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Periods & Cycle

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Pourquoi avez-vous des cycles menstruels courts et que faire ?-Gapianne
Cycle menstruel

Why do you have short menstrual cycles and what to do?

For centuries, the female menstrual cycle has been considered aligned with the lunar cycle: 28 days of cycle. However, many of us do not adhere to this ideal. While the average length of the menstrual cycle is between 24 and 34 days, many menstruating people see their menstrual cycles be shorter or longer. But is it normal to have short menstrual cycles? What are the consequences for health? In this article, we tell you everything about short menstrual cycles !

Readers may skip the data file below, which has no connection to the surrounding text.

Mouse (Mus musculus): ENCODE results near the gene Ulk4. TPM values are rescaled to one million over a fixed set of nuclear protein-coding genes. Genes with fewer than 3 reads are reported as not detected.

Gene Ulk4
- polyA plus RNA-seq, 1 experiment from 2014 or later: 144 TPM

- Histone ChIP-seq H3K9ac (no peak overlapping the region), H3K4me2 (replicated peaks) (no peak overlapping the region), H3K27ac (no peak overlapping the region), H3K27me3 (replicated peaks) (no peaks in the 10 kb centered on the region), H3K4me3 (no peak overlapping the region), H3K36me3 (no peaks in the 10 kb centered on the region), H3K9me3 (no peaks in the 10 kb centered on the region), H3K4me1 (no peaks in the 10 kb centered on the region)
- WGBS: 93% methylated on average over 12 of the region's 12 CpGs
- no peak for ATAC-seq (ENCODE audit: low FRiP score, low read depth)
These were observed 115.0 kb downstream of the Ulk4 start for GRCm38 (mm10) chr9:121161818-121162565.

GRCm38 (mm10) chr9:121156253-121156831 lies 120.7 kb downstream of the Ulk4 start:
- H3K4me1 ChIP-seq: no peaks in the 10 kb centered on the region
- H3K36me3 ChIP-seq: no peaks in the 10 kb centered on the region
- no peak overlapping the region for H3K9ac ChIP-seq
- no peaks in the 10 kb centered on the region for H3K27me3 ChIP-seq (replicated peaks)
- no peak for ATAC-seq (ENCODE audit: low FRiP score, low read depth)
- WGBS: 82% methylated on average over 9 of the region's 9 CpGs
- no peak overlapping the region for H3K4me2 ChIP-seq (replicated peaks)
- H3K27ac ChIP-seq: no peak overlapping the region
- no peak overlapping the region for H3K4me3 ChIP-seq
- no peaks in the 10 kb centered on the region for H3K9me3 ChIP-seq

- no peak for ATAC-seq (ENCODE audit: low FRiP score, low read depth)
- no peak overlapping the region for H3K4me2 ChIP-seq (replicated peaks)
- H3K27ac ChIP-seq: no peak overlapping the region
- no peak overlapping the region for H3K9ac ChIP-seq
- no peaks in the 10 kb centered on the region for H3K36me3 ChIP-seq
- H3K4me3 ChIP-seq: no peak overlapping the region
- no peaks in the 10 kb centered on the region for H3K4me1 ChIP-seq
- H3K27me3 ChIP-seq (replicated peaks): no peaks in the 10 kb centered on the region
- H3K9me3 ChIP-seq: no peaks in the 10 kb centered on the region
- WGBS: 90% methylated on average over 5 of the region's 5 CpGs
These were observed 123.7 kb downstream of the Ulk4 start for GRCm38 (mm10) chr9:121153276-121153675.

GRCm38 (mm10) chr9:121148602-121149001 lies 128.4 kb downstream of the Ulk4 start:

What is a short menstrual cycle?

A short menstrual cycle is a menstrual cycle whose duration is less than 24 days . We speak of polymenorrhea when it is less than 21 days old.

Contrary to popular belief, there is no healthy or normal length of a menstrual cycle . A majority of women have a menstrual cycle between 24 and 32 days, with an average of 28 days. But it can happen that the cycles have very different durations, which can be much shorter or much longer.

The menstrual cycle is a natural process that occurs every month in menstruating people. It is broken down into four phases. Within the framework of a short menstrual cycle of 21 days, the duration of the phases which compose it is distributed approximately as follows:

  • 6 days for the follicular phase: the menstrual phase (periods) begins at the same time as the follicular phase. It is not because the menstrual cycle is short that the periods necessarily are;
  • 1 day for ovulation
  • 14 days for the luteal phase : this last phase is incompressible, whatever the length of your menstrual cycle, it lasts 14 days.